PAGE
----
Each type of wave on the electromagnetic spectrum is represented with a wavy line. Each wave – radio, microwave, infrared, visible, ultraviolet, x-ray, and gamma ray – is between a range of wavelengths that get shorter (from >100,000,000 nm to <.01 nm) and frequencies that get higher (from <3x10^9 to >3x10^19 Hz) from left to right. Visible light makes up a relatively tiny portion of the full spectrum.

This chart compares the wavelength and frequency range of each kind of wave on the electromagnetic spectrum. Note: The graphic representations are not to scale. Image credit: NASA/JPL-Caltech | + Expand image | › Download low-ink version for printing

Since there are more infrared than radio wavelengths over a particular distance, more data can be sent over the same distance using infrared. And since the speed of infrared and radio waves is equal to the speed of light, this also means that more data can be sent in the same length of time using infrared.

As a result, DSOC’s maximum information rate is around 267 megabits per second (Mbps), faster than many terrestrial internet signals. At that high data rate, the 153.6 megabit cat video took only 0.58 seconds to transmit and another 101 seconds to travel the 19 million miles to Earth at the speed of light. Instead, if we had sent the cat video using Psyche's radio transmitter, which has a data rate of 360 kilobits per second, it would have taken 426 seconds to transmit the video, plus the same speed-of-light travel time, to get to Earth.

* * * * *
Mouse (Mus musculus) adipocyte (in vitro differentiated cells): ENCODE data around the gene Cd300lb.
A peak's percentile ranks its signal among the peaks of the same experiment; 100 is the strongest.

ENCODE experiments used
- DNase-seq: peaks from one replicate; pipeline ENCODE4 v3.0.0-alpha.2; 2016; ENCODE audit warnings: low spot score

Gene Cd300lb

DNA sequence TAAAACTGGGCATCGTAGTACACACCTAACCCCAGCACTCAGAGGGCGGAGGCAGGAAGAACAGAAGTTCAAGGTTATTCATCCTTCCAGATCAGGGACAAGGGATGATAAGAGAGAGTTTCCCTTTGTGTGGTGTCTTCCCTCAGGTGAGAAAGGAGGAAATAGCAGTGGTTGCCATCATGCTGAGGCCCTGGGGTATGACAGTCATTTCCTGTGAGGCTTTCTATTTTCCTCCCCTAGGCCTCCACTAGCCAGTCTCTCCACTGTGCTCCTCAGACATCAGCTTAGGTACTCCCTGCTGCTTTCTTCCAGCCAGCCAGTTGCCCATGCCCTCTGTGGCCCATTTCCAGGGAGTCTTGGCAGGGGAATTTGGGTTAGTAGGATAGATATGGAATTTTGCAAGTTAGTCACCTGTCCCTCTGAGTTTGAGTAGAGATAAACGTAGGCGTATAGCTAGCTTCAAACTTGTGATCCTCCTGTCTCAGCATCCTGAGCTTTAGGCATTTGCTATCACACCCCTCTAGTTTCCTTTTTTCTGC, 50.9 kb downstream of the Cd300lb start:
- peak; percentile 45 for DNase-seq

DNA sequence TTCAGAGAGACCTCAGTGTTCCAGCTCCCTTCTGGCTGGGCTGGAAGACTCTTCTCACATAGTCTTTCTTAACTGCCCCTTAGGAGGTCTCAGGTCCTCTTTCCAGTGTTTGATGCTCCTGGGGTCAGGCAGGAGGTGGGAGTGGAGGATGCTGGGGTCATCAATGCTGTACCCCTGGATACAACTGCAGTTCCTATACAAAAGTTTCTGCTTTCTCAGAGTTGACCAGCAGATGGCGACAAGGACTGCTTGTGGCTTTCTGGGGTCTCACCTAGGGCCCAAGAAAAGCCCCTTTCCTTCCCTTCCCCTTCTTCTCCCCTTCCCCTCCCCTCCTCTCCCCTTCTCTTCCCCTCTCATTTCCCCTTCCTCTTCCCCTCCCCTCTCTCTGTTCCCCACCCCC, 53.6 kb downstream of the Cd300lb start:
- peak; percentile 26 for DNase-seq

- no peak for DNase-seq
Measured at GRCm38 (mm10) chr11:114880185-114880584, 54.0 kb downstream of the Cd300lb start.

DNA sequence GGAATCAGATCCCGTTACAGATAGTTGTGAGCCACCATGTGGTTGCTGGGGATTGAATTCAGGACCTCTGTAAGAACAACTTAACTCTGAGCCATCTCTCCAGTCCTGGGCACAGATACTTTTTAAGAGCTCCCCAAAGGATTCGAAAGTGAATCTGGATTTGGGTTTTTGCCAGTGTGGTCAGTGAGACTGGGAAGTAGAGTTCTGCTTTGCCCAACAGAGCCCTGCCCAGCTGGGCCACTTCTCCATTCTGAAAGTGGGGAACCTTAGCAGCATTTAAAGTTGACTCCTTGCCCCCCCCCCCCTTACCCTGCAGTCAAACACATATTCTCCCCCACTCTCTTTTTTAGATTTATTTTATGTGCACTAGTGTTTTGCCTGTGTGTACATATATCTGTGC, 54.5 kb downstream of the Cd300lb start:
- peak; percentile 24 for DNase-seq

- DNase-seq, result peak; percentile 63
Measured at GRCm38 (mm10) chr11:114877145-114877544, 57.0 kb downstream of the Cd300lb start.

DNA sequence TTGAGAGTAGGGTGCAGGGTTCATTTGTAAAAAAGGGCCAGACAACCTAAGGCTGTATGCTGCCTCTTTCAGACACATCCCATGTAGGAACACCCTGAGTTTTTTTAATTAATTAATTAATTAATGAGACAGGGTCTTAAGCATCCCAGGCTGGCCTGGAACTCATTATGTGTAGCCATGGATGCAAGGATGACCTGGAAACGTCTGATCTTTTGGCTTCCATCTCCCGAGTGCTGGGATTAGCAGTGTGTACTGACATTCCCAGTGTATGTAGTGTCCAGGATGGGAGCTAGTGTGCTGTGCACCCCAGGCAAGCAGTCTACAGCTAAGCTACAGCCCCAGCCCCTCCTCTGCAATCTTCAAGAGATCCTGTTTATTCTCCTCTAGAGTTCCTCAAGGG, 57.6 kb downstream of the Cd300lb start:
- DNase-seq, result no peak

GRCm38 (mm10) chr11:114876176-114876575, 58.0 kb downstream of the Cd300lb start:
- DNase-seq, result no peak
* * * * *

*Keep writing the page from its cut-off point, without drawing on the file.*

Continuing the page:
Here's how DSOC aims to revolutionize deep space communications. | Watch on YouTube

This kind of spacecraft communications isn't without its challenges. Accurately pointing the narrow laser beam is one of the greatest challenges of optical communications.

DSOC consists of a "flight laser transceiver" aboard the Psyche spacecraft – which is currently on its journey to study the asteroid 16-Psyche – and a receiving station on Earth. The flight transceiver is a 22-centimeter-diameter apparatus that can both transmit and receive signals. Its maximum transmitter strength is a low 4 Watts. For the December 2023 test, a 160-Watt beacon signal was transmitted to the DSOC flight transceiver by a 1-meter telescope located at JPL's Table Mountain facility near Wrightwood, California. This beacon signal was used by the Psyche spacecraft as a pointing reference so it could accurately aim the DSOC transceiver at the Earth receiving station – the 5-meter Hale telescope at Caltech’s Palomar Observatory near San Diego.